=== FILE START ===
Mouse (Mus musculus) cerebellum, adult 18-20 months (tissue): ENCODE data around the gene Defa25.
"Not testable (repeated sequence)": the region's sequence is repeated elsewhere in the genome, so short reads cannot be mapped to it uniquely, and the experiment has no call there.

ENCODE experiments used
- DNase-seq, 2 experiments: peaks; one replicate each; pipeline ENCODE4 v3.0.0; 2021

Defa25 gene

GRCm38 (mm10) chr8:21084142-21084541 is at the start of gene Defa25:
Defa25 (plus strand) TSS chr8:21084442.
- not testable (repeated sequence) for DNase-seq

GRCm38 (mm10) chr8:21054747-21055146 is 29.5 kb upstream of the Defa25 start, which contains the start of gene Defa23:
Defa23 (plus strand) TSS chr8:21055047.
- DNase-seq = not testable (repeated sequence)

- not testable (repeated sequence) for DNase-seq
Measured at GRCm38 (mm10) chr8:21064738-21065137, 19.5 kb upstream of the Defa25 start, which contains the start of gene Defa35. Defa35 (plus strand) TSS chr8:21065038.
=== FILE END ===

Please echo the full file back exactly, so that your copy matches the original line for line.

Mouse (Mus musculus) cerebellum, adult 18-20 months (tissue): ENCODE data around the gene Defa25.
"Not testable (repeated sequence)": the region's sequence is repeated elsewhere in the genome, so short reads cannot be mapped to it uniquely, and the experiment has no call there.

ENCODE experiments used
- DNase-seq, 2 experiments: peaks; one replicate each; pipeline ENCODE4 v3.0.0; 2021

Defa25 gene

GRCm38 (mm10) chr8:21084142-21084541 is at the start of gene Defa25:
Defa25 (plus strand) TSS chr8:21084442.
- not testable (repeated sequence) for DNase-seq

GRCm38 (mm10) chr8:21054747-21055146 is 29.5 kb upstream of the Defa25 start, which contains the start of gene Defa23:
Defa23 (plus strand) TSS chr8:21055047.
- DNase-seq = not testable (repeated sequence)

- not testable (repeated sequence) for DNase-seq
Measured at GRCm38 (mm10) chr8:21064738-21065137, 19.5 kb upstream of the Defa25 start, which contains the start of gene Defa35. Defa35 (plus strand) TSS chr8:21065038.